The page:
In short, I still wait for a comprehensive comparison of the two by an independent, qualified artist like you. Thanks.

  6. Oh, phooey, phooey, phooey. I'm not an artist. I have PS and I can't justify buying another program for a person who is NOT AN ARtiST. But I loved those brushes, and I do not love the PS brushes. Thought it was just me and my ignorance. Now I see that ignorance is only the threshold into frustration.


  7. Wow! Excellent review, Sam. I've been thinking about trying Painter 12 (I've been a Photoshop user only for so long) and this review has convinced me! Thanks for taking the time to write and share it! :-)

  8. Gotta thank you heartedly for this, Sam! I've been trying Painter 12 but I have not gotten to use the oil brushes. The oil brushes were my mainstay in the previous versions of Painter and what you say here, saddens me! I agree with your comparison of PS to Painter, as well. While I'm digging the improvements in PS CS5, it's brushes still pale in comparison to Painter.

    Thank you again for this review!

  9. Thanks everyone!

    Heather: There are a couple other things I really like about 12 also, maybe I'll do a post about those too. Then at least you can see whether those are things you think would make it worth it to upgrade.

    Mads Johansen: The problem is, I've worked quite a bit with the smudge tool, but I can't get the behavior I want exactly out of it. If I manage to stumble on an ideal solution I'll post about it though.

    Bob: That is actually how I used the digital watercolors for the troll painting also. I did the skin color variations, dried it, then painted in the light and shadow. It's true though that this doesn't have a true watercolor look though, but if you want unexpected behavior that looks like traditional media then Painter's new watercolor brushes are awesome.

    K: Painter 12 would be a waste of money for someone who does not paint. _Painter_ 12. :)

    Lee Anne: Painter 12 has some really cool things to it, but unfortunately it also doesn't do some of the things that Photoshop does well. So I'd suggest painting an actual picture using the trial version (random brush strokes on a page don't tell you anything about the program) so you can see if it jives with your sensibilities and workflow before you put money down on it.

    Smugbug: Painter 12 kept some of the old oil brushes around and I still like those. It's the new oils from ver. 10 and the "real oils" from ver. 12 that I don't like.

  10. so which ones ore the new oil brushes and which ones are the old good ones?

    I use painter 11, does that version still have the old ones?


  11. Anonymous10:34 AM

    АБАЛДЕТЬ!!! Слизал пробную 30-и дневную версию, слов нет, удачная программа!!! НО!!! Есть и маленькие недочеты( в системе "seven x86"), это; слишком медлительная работа "брашей" при рисовании по объекту, и в настроойке монитора в 125%, панели инструментов "вылетают" за окно интерфейса. Следует ли мне менять "машину" на более производительную, или дождаться когда авторы обновят приложение? Да, и еще, не плохо было б установить русский интерфейс для этой проги, все же не космическую технологию распространил Corel'.

  12. Luca: Depends on which brushes. Painter 11 has some of the old oils, but the old old oils were taken out in version 4 or 5. The old oils were awesome and I don't know why they never made a comeback.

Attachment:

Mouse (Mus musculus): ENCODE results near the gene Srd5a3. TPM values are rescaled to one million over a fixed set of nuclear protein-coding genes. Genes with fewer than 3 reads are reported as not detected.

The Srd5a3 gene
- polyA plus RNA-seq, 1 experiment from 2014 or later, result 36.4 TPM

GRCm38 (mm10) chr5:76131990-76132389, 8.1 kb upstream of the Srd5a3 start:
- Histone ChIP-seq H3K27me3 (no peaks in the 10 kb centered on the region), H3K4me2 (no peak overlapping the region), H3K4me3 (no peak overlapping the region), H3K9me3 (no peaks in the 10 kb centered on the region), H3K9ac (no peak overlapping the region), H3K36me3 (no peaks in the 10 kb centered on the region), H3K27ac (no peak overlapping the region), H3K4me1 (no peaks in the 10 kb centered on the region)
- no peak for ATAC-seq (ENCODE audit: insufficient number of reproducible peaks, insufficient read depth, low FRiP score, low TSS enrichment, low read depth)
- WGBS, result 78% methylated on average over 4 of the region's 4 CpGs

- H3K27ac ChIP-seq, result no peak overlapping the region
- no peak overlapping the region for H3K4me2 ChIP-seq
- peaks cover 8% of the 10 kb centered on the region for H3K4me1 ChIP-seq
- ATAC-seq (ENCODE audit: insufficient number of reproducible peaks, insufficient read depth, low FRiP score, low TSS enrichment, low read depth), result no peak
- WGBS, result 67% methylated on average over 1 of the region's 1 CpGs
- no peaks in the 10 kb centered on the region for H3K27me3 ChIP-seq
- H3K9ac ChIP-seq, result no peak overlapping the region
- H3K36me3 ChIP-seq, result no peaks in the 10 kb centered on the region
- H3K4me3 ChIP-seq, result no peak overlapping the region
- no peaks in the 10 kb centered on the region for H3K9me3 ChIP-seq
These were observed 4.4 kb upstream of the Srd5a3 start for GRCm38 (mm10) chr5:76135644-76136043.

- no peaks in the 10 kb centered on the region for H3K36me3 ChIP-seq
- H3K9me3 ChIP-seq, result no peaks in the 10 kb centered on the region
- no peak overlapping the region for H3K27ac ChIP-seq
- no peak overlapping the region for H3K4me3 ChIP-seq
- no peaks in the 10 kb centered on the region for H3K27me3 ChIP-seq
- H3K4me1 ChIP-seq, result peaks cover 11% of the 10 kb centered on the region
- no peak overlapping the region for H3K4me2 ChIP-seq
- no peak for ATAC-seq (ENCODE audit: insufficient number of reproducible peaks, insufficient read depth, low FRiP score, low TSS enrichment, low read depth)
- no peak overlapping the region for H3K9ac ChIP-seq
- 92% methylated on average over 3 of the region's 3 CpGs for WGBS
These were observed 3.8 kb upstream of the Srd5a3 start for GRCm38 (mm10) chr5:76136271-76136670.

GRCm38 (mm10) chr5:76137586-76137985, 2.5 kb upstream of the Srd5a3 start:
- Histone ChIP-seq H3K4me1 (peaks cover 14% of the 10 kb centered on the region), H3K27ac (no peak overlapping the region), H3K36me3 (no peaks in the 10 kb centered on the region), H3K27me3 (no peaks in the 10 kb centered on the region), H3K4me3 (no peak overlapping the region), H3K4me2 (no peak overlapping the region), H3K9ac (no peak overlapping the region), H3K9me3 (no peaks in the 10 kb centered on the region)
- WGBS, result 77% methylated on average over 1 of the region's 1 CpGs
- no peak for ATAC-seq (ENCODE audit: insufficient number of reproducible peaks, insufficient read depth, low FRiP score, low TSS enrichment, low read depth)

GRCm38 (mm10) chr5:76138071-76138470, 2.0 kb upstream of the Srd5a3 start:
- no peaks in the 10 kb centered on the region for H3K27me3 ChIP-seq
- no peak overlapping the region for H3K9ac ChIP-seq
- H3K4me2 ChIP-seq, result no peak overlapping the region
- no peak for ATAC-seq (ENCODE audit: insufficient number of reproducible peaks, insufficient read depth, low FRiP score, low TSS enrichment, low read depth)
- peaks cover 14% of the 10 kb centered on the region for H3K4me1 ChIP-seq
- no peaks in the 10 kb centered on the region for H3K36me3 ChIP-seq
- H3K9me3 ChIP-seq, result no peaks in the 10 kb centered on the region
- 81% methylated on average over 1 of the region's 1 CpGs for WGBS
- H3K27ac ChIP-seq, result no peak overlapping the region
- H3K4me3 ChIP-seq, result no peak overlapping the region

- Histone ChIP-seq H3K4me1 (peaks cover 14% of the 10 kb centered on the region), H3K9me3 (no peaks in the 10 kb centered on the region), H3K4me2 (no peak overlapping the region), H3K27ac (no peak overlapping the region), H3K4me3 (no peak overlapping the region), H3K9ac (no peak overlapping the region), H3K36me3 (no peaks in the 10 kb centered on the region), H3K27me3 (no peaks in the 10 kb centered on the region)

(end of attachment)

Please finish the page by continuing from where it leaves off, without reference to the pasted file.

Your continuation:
Anonymous: Google translate didn't work very well, so I didn't quite get the gist of your question?

  13. Thank for you post is amazing.I from to Argentina !

  14. Anonymous3:38 PM


    I paint in photoshop, I used painter a while ago but 5/10 times it would corrupt my files (I think it was painter 6 or 8) so I moved to photoshop. I am considering purchasing painter again, but I'm just on a mission to make photoshop work.

    Now, I've seen some people do AMAZING things with photoshop painting, and I mean real painting not just photo manipulation. They just use basic hard brushes.

    Here are some pictures using just the basic brushes, hard and air. (hopefully links work) You are probably familiar with some of these people:

    I realize I probably have to go ask them, but you seem to know brushes like the back of your hand. Do you have any idea how they get that painterly look from photoshop normal brushes? I imagine they simply work on it...

    I'm taking your self taught lighting class right now, and I have to say it's worth every penny. I was attending Art Center College of Design, and your class exceeds any class I've taken there.

  15. Anonymous: You should try the free trial of Painter before buying, and use it to actually paint things. I haven't had many stability problems with it since changing to the "Legacy Brush Resize Tool" in the preferences (crashed all the time before that), but I know some other people have had lots of stability problems so it probably has a lot to do with your machine.
    As for getting smooth gradients in photoshop, there are a few ways of doing this. You can tweak the smudge tool to get some nice blending behavior, which allows you to paint more rough and soften things later. Or, you can use large brushes and modulate the opacity using the pen pressure. This technique might require you to use selections or other masking tools to avoid spilling onto other parts of the painting. Or you can layer in a rough or solid color on at first and then erase away or create a gradient in the mask of the layer. I haven't tried that one yet but I've seen others do it well.
    Glad to hear you're enjoying the class!

  16. Anonymous6:29 AM

    In the paint the custom brushes are goes to many old and its creating many problem and do confuse students for demonstrations. Bur if you buy painter12 then you can give easily demonstrations of your student.

    indesign training

  17. Great review. I haven't played around with painting using Painter 12 yet, but I've been a Photoshop guy for a long time now. As an interior painting specialist, I find that it's a great way to test colors and textures before putting the real paint on the walls.